While in Kathmandu, one should also visit the tourist district for precious stones, gems, antique and artware shopping.
Remember to bargain and visit several shops. Rudraksh malas are typically best
in Kathmandu but be careful to buy authentic ones. And definitely not at the offered price but way below it.
The negotiation about the journey was done with the Nepali Travel Agency over email over several weeks
and by phone. Payment was done on arrival at the agency office. Many choose to first travel to
Kathmandu and then choose the travel agency after building up the confidence over several
in-person interactions. Until then keep a dialogue on
over the email with several prospects spread over several months.
The fees for the yatra was about USD 1200 or INR 55,000/- from Kathmandu to Kathmandu. Items included in
the costs are: stay (bed and breakfast) for two days at start and one day on return at a good
Kathmandu hotel (no lunch or dinner); transport (bus / truck / land cruiser), stay, permits, chinese
guide, sherpa cook / guide / worker and food costs for the entire journey in Tibet. All travel within Tibet
was by Toyota Land Cruisers - four yatris to a vehicle and overnight stays as much as possible in
tents and sometimes in wayside inns. A truck travels along bringing the camping equipment as
well as the food supplies and sherpas.
Kathmandu is a bustling overcrowded city of peaceloving Nepalis. Most roads are narrow,
dotted with ancient temples in many places. Thamel is the central tourist district with many
souvenir shops; trekking gear outlets; lodges and eating joints. You will also find several
tourist agencies offering competitive tours to Mount Kailash - all these agencies are usually
aggregators - who channel traffic to a few who organize the programmes. Several pointers that
could help you in your negotiations is listed out in appropriate boxed sections.
| Visiting Lord Pashupatinath Temple |
While at Kathmandu, do walk down from your hotel to the Lord
Pashupathinath temple. The trek is a prep for the parikrama. The temple is ancient
(7th Century AD) and is dedicated to Lord Shiva. A detailed description can be had from the
brochures and tourist articles in Kathmandu.
Apart from the
main shrine where south Indian purohits (priests) handle the day long continuous chants
and pujas (done simultaneously and in 'dis-interested' ways), there are other shrines that
reflect the hoary heritage and the tantric background. Non-hindus are not allowed inside
and so are devotees wearing/carrying leather items / photographic equipment. There is a
footwear care center outside the temple complex to handle these needs but depositing costly items
is at potential risk. In addition, one gets
to see old-age homes nearby.
The temple complex is located on
the banks of the river Bhagmati and has a bathing cum crematory ghat. Foreign tourists hang around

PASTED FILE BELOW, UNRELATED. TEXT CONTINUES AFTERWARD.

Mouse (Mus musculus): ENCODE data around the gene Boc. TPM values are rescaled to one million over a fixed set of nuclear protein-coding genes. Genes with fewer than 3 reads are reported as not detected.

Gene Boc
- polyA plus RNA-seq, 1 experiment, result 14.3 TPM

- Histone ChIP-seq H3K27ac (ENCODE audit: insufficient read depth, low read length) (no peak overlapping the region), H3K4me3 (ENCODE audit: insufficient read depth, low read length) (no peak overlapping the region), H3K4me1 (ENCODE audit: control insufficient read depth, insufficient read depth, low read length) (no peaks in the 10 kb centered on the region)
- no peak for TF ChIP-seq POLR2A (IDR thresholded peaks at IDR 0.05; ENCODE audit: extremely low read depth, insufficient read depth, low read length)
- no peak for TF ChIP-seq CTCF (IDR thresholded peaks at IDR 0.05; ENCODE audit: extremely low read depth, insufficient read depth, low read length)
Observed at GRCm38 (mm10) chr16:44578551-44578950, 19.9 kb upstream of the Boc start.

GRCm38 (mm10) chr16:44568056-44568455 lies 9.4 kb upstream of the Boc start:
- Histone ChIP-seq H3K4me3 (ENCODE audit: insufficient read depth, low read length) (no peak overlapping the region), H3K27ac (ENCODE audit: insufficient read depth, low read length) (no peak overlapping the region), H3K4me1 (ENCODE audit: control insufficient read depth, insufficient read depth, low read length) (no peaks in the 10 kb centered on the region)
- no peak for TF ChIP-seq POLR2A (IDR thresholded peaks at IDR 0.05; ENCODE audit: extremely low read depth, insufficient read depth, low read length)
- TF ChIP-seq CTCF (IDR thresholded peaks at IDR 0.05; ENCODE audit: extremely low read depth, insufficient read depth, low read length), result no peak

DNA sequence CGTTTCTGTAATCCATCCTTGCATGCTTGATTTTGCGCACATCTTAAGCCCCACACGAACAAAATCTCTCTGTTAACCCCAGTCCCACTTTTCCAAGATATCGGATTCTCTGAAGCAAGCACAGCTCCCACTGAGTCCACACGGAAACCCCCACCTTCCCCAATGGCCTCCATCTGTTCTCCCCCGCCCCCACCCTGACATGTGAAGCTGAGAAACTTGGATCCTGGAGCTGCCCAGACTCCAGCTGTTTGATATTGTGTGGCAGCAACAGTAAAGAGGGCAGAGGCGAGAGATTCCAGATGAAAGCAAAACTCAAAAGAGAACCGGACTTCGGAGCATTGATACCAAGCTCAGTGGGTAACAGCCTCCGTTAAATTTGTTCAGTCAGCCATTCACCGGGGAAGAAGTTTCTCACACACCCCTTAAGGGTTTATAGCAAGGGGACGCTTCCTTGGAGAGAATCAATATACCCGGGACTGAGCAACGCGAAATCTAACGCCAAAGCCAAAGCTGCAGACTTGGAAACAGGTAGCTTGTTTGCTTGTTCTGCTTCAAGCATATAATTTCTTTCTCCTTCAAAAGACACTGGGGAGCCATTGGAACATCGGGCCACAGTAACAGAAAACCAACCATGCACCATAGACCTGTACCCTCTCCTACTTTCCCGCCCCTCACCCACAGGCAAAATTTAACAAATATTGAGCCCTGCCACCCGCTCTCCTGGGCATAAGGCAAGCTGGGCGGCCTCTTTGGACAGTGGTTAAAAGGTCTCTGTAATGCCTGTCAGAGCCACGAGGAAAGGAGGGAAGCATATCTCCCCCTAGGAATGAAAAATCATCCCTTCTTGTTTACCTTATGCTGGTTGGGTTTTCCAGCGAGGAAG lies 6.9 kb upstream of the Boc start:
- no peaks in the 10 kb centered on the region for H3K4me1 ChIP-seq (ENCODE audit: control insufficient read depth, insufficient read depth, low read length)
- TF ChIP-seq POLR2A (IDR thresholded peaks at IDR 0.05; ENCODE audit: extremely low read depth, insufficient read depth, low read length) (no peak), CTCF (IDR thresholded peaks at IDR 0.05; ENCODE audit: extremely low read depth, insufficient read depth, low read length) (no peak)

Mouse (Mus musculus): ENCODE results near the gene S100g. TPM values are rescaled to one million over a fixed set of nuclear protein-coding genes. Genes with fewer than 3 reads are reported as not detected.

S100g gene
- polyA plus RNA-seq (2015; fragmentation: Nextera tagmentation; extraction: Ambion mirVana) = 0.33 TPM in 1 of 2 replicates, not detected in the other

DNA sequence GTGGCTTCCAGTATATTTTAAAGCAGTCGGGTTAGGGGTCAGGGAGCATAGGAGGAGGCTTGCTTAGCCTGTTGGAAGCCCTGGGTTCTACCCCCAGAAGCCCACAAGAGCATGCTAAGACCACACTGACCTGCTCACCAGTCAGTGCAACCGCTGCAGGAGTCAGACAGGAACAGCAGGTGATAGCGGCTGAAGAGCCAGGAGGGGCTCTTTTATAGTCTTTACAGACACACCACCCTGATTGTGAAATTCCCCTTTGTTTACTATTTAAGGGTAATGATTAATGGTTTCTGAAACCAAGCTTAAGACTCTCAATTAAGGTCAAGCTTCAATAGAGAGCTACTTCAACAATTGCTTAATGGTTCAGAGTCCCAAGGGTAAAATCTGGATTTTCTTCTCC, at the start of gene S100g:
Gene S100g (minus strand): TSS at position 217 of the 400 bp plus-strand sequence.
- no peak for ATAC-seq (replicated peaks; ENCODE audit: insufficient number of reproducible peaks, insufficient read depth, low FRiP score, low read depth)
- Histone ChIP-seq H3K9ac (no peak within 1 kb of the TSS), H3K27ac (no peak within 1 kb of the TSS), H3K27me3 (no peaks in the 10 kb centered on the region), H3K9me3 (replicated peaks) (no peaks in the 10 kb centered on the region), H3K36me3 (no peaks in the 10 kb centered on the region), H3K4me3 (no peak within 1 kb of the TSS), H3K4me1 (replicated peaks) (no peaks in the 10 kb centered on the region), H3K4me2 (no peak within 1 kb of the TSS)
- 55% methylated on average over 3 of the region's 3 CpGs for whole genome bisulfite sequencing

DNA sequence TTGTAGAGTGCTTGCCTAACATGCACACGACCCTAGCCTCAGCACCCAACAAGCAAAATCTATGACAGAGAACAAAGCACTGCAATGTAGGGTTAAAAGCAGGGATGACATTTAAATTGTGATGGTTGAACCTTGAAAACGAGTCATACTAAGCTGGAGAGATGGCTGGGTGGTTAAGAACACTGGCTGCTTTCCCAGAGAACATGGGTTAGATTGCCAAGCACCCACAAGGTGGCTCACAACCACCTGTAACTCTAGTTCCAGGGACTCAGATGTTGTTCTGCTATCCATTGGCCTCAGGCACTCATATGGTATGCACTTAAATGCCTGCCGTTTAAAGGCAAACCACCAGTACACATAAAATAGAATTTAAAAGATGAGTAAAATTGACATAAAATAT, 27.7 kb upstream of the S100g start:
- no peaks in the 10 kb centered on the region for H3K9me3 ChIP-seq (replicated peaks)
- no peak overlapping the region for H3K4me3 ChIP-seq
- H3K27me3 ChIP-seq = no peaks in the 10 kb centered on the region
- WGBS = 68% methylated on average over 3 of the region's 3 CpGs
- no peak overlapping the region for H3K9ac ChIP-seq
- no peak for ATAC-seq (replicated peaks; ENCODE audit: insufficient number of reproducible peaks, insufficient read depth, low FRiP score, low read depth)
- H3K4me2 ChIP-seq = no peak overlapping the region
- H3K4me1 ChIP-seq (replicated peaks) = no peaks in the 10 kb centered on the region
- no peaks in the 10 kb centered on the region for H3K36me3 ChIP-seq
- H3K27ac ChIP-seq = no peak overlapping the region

the elevated opposite side along the narrow river to get a glimpse of the temple and its heritage.
Lining up along the temple and the river ghat you might find several rooms filled with old
people awaiting their last breath even as their relatives offer emotional comforts.
The monkeys within the temple complex can be brutes - they will grab at any bag that people might carry
and spill open the contents
in search of edibles. Shoo them and you will get the fright of your life when they grab at your dress snarling up.
Ladies attempt shooing and have their sarees pulled at! Give a fruit, they will coyly grab and run! Ofcourse
the local gurkha's stick does some wonders too!
I had a poignant experience at the temple, past noon, of witnessing something profound and with shades
of modern crudities. The contradictions of the reality unfolding and the philosophic undertones
were overwhelming - here is the scene: Up along the ghat, on the balcony abutting the
temples were devotees lost in devotions of the sublime; on the rooms under this balcony
were the once-in-a-while poignant wails and expressions of difficulties of those in the last lap of their lives; on
the steps from nowhere arrived a cortege with the mourners who then moved the body draped in
white over to a slanting seven feet long slab - touching the river waters on one side and on the other side, up above
several steps, having a big Shiva Lingam at its head.
A female Nepali priest showed up from nowhere
to direct the rituals even as, on the other side of the river bank, the tourists excitedly ran
for prime spots with their canon and sony camcorders and cameras pouting big zoom lenses.
The river and time flowed by non-chalantly. And I got lost into the poignancy and profoundity
of the situation - a scene (with different variations of the profanities) that has been repeating
itself over the centuries and the years and the days. And silently enlightening folks along the way.
I went into the temple immediately thereafter with my mind swimming in thoughts of philosophic awe.
"O Lord Shiva, You are Lord of the Auspicious (of the blissful devotees in the temple balcony
absorbed inwardly); You are the Lord of the Pashus (of the emotions channelled through tantric
prayers to Lord Kalabhairava - in one of the shrines abutting the balcony in the temple complex);